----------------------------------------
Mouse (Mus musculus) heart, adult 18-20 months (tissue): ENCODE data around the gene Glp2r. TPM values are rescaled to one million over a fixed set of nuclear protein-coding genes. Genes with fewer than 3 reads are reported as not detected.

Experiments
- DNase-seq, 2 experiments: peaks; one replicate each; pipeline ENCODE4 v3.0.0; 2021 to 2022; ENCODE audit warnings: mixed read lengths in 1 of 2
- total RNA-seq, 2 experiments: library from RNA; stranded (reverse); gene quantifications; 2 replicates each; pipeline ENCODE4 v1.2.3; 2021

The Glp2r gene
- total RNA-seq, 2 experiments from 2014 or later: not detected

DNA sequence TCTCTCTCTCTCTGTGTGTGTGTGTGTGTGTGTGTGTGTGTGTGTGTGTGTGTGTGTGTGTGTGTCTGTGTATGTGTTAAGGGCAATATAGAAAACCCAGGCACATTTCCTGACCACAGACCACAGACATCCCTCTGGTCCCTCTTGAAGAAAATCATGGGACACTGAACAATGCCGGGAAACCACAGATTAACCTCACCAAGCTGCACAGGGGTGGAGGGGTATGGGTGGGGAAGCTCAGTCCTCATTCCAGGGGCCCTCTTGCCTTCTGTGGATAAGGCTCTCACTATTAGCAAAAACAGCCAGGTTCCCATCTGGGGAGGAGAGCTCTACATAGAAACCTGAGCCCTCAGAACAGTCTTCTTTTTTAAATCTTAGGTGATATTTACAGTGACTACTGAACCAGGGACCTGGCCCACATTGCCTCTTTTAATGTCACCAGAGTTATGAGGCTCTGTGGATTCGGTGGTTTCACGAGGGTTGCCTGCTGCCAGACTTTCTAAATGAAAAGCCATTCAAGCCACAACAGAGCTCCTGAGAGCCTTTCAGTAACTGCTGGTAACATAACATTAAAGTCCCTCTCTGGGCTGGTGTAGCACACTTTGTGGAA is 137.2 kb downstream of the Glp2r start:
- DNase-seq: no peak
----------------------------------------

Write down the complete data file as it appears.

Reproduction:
Mouse (Mus musculus) heart, adult 18-20 months (tissue): ENCODE data around the gene Glp2r. TPM values are rescaled to one million over a fixed set of nuclear protein-coding genes. Genes with fewer than 3 reads are reported as not detected.

Experiments
- DNase-seq, 2 experiments: peaks; one replicate each; pipeline ENCODE4 v3.0.0; 2021 to 2022; ENCODE audit warnings: mixed read lengths in 1 of 2
- total RNA-seq, 2 experiments: library from RNA; stranded (reverse); gene quantifications; 2 replicates each; pipeline ENCODE4 v1.2.3; 2021

The Glp2r gene
- total RNA-seq, 2 experiments from 2014 or later: not detected

DNA sequence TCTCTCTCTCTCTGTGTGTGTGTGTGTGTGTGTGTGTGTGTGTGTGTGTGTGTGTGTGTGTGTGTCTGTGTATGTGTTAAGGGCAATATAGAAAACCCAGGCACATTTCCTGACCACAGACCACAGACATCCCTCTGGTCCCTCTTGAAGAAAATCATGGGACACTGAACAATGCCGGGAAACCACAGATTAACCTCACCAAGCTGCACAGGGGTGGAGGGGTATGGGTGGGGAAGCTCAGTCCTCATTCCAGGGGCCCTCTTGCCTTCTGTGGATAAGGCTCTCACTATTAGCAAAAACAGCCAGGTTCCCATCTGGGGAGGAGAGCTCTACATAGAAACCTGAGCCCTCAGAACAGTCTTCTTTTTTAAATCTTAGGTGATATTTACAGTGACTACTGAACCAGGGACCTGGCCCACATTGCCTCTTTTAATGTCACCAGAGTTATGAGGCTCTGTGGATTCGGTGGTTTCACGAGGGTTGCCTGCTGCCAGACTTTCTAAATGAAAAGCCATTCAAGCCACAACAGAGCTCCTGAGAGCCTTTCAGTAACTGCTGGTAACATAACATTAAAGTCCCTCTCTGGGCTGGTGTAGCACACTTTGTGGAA is 137.2 kb downstream of the Glp2r start:
- DNase-seq: no peak